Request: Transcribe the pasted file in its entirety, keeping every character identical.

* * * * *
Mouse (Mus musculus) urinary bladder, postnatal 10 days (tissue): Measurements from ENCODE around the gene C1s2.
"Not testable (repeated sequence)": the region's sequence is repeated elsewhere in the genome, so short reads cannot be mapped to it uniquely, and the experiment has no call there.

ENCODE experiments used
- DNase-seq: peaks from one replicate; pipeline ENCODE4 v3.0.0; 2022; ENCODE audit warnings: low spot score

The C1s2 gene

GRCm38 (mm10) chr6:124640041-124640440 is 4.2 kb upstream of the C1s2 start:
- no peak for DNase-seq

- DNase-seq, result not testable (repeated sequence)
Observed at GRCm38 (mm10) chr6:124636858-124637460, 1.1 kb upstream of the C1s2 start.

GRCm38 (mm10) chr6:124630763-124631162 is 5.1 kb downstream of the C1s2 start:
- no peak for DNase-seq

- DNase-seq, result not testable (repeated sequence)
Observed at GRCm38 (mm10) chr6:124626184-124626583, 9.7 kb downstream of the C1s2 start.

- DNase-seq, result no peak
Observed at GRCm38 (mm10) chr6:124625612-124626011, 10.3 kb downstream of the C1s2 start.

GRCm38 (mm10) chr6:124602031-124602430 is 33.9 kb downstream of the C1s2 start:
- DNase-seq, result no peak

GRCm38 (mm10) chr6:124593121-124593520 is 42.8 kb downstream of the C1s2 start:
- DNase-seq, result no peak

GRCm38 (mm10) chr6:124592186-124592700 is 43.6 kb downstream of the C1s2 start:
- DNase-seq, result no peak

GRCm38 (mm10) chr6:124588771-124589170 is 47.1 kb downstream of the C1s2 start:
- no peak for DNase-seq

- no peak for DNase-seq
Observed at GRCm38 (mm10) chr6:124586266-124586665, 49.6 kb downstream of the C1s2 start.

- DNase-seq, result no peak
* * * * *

Mouse (Mus musculus) urinary bladder, postnatal 10 days (tissue): Measurements from ENCODE around the gene C1s2.
"Not testable (repeated sequence)": the region's sequence is repeated elsewhere in the genome, so short reads cannot be mapped to it uniquely, and the experiment has no call there.

ENCODE experiments used
- DNase-seq: peaks from one replicate; pipeline ENCODE4 v3.0.0; 2022; ENCODE audit warnings: low spot score

The C1s2 gene

GRCm38 (mm10) chr6:124640041-124640440 is 4.2 kb upstream of the C1s2 start:
- no peak for DNase-seq

- DNase-seq, result not testable (repeated sequence)
Observed at GRCm38 (mm10) chr6:124636858-124637460, 1.1 kb upstream of the C1s2 start.

GRCm38 (mm10) chr6:124630763-124631162 is 5.1 kb downstream of the C1s2 start:
- no peak for DNase-seq

- DNase-seq, result not testable (repeated sequence)
Observed at GRCm38 (mm10) chr6:124626184-124626583, 9.7 kb downstream of the C1s2 start.

- DNase-seq, result no peak
Observed at GRCm38 (mm10) chr6:124625612-124626011, 10.3 kb downstream of the C1s2 start.

GRCm38 (mm10) chr6:124602031-124602430 is 33.9 kb downstream of the C1s2 start:
- DNase-seq, result no peak

GRCm38 (mm10) chr6:124593121-124593520 is 42.8 kb downstream of the C1s2 start:
- DNase-seq, result no peak

GRCm38 (mm10) chr6:124592186-124592700 is 43.6 kb downstream of the C1s2 start:
- DNase-seq, result no peak

GRCm38 (mm10) chr6:124588771-124589170 is 47.1 kb downstream of the C1s2 start:
- no peak for DNase-seq

- no peak for DNase-seq
Observed at GRCm38 (mm10) chr6:124586266-124586665, 49.6 kb downstream of the C1s2 start.

- DNase-seq, result no peak